The Function and Evolution of Rabbit C Repeats
Within the rabbit genome, the predominant family of short interspersed repetitive elements (SINEs) are known as C repeats. These elements have been estimated to comprise approximately 12% of all rabbit nuclear DNA. Previous work characterizing 45 rabbit C revealed that this family of repeats had propagated in at least three discrete waves over the evolutionary history of rabbits. A significant number of these identified repeats were also found to provide polyadenylation signals that act to increase the stability of translated messenger RNAs. This study has focused on the characterization of additional, previously unidentified C repeats with an emphasis on further elucidating the role that they and other short repetitive elements play in eukaryotic genomes. 57 new C repeats have been found; eight of these repeats may provide polyadenylation signals; one a critical element of an essential gene's promoter.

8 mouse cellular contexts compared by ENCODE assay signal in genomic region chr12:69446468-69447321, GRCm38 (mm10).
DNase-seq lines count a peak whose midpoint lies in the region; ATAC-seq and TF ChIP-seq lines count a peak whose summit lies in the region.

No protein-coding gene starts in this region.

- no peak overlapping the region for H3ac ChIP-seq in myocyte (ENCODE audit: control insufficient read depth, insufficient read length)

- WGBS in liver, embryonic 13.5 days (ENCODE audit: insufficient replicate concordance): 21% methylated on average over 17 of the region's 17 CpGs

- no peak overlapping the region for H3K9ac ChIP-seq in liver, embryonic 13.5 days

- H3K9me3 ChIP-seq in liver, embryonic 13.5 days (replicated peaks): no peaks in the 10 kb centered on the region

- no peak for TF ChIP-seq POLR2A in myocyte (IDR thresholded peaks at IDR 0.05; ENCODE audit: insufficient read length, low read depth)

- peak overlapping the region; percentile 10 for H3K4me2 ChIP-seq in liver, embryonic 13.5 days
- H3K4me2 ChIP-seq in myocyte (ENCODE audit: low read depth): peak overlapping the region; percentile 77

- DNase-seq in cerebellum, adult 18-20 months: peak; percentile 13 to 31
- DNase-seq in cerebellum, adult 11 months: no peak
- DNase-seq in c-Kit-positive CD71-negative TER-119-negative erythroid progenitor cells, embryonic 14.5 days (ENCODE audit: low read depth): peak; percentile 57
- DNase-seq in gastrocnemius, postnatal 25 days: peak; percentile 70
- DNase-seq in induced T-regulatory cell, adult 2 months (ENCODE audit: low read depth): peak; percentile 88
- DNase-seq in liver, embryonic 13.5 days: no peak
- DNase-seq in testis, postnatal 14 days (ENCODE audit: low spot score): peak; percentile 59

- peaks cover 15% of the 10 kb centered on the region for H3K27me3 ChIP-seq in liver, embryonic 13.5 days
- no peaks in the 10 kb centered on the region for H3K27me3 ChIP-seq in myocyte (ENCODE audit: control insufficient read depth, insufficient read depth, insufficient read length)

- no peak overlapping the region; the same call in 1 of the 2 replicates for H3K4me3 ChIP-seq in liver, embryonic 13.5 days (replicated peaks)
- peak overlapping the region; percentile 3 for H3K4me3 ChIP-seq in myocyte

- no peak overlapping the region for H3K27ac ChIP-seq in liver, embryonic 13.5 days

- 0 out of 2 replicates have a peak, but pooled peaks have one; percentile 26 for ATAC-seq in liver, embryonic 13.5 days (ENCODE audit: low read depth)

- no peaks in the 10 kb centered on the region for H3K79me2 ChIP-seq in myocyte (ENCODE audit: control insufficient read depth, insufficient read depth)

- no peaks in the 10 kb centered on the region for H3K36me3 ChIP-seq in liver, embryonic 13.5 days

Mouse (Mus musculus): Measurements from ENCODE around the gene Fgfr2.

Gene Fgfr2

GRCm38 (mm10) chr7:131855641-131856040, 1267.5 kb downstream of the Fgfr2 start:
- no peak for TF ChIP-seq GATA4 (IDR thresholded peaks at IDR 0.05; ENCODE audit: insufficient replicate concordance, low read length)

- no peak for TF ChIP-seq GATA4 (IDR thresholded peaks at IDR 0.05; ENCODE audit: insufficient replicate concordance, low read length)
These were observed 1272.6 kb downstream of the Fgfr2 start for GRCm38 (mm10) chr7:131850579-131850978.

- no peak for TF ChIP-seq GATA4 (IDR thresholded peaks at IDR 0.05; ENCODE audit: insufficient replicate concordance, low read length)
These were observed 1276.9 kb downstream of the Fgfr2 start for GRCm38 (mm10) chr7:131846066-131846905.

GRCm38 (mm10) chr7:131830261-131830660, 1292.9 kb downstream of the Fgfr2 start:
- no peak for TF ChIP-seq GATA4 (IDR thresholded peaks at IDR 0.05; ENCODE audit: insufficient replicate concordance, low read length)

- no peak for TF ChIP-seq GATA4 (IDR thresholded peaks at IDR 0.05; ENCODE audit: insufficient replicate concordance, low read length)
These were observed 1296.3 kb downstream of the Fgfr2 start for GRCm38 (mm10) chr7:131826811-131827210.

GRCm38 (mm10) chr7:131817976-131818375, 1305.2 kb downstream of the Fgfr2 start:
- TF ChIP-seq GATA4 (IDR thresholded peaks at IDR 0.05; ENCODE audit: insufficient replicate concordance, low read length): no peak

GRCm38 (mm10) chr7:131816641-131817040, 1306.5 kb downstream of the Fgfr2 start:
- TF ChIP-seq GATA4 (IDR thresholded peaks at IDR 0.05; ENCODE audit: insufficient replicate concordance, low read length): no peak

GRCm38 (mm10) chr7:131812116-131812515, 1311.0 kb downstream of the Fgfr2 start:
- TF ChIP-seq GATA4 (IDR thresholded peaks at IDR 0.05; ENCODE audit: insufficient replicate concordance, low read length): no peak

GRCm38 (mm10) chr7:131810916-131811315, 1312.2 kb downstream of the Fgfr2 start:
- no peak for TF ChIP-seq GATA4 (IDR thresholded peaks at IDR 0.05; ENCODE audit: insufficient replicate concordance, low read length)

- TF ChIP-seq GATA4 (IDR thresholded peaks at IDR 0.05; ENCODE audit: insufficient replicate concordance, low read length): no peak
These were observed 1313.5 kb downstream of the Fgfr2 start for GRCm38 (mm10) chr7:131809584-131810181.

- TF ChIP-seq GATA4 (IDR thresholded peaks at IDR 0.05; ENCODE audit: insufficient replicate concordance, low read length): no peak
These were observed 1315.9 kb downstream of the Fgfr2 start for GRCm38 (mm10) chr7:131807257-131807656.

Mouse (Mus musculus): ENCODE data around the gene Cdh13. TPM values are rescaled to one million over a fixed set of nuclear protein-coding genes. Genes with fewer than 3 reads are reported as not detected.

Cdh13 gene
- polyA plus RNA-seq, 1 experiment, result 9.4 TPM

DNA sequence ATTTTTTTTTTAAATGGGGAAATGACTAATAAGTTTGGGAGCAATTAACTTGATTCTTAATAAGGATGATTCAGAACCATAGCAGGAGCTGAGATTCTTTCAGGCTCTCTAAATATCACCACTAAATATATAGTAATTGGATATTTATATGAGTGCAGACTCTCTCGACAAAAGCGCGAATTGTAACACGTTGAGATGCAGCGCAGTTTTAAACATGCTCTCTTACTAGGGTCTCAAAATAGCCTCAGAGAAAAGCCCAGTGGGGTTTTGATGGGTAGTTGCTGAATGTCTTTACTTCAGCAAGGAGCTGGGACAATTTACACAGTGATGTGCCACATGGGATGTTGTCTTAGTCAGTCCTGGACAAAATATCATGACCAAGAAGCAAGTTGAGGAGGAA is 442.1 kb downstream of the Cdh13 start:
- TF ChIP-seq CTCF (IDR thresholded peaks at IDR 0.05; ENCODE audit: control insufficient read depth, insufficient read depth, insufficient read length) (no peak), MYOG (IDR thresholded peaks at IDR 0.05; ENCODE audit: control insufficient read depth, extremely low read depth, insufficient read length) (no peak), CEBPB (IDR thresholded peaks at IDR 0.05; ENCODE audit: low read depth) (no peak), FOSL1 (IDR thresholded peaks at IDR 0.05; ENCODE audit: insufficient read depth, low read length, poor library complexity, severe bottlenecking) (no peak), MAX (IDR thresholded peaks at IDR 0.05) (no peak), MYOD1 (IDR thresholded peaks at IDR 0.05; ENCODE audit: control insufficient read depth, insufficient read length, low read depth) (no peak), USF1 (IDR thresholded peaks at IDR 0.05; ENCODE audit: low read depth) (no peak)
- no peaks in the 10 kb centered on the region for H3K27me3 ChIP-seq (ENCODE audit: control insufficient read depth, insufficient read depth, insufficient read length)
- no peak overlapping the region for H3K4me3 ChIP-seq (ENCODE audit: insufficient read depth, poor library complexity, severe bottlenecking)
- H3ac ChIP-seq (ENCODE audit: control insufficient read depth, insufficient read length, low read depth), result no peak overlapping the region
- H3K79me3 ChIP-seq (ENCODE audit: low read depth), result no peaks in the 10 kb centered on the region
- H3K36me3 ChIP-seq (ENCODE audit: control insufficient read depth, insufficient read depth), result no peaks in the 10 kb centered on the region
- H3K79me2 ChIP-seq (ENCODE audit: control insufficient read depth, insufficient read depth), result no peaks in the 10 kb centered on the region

Krane, D. E.
(1995). The Function and Evolution of Rabbit C Repeats. Proceedings of the Ninth National Conference on Undergraduate Research, 3, 938-942.